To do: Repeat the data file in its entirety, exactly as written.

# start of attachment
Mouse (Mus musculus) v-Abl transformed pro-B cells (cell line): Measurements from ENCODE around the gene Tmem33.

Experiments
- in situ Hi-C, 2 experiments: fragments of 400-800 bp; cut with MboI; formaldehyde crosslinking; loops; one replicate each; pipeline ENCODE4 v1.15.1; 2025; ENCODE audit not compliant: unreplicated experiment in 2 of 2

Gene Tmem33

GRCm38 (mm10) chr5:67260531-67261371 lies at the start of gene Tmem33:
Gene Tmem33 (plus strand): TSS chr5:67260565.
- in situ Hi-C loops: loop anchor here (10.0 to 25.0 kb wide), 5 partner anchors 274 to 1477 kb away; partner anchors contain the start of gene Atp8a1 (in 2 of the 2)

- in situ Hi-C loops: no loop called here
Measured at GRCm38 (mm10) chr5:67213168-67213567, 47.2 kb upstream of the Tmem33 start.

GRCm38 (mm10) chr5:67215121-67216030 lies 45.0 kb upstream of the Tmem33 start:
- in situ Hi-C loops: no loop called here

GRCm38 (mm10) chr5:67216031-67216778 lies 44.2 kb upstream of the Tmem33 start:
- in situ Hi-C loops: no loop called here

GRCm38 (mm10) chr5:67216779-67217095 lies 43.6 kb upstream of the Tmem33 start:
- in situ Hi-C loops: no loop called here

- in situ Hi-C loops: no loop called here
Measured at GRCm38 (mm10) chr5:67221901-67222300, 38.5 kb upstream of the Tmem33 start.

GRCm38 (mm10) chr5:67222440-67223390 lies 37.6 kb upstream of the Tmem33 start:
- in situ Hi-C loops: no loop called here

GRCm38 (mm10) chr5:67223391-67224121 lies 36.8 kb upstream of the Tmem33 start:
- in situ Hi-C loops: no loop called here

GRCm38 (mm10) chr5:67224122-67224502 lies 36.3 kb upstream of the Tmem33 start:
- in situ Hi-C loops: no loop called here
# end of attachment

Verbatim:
Mouse (Mus musculus) v-Abl transformed pro-B cells (cell line): Measurements from ENCODE around the gene Tmem33.

Experiments
- in situ Hi-C, 2 experiments: fragments of 400-800 bp; cut with MboI; formaldehyde crosslinking; loops; one replicate each; pipeline ENCODE4 v1.15.1; 2025; ENCODE audit not compliant: unreplicated experiment in 2 of 2

Gene Tmem33

GRCm38 (mm10) chr5:67260531-67261371 lies at the start of gene Tmem33:
Gene Tmem33 (plus strand): TSS chr5:67260565.
- in situ Hi-C loops: loop anchor here (10.0 to 25.0 kb wide), 5 partner anchors 274 to 1477 kb away; partner anchors contain the start of gene Atp8a1 (in 2 of the 2)

- in situ Hi-C loops: no loop called here
Measured at GRCm38 (mm10) chr5:67213168-67213567, 47.2 kb upstream of the Tmem33 start.

GRCm38 (mm10) chr5:67215121-67216030 lies 45.0 kb upstream of the Tmem33 start:
- in situ Hi-C loops: no loop called here

GRCm38 (mm10) chr5:67216031-67216778 lies 44.2 kb upstream of the Tmem33 start:
- in situ Hi-C loops: no loop called here

GRCm38 (mm10) chr5:67216779-67217095 lies 43.6 kb upstream of the Tmem33 start:
- in situ Hi-C loops: no loop called here

- in situ Hi-C loops: no loop called here
Measured at GRCm38 (mm10) chr5:67221901-67222300, 38.5 kb upstream of the Tmem33 start.

GRCm38 (mm10) chr5:67222440-67223390 lies 37.6 kb upstream of the Tmem33 start:
- in situ Hi-C loops: no loop called here

GRCm38 (mm10) chr5:67223391-67224121 lies 36.8 kb upstream of the Tmem33 start:
- in situ Hi-C loops: no loop called here

GRCm38 (mm10) chr5:67224122-67224502 lies 36.3 kb upstream of the Tmem33 start:
- in situ Hi-C loops: no loop called here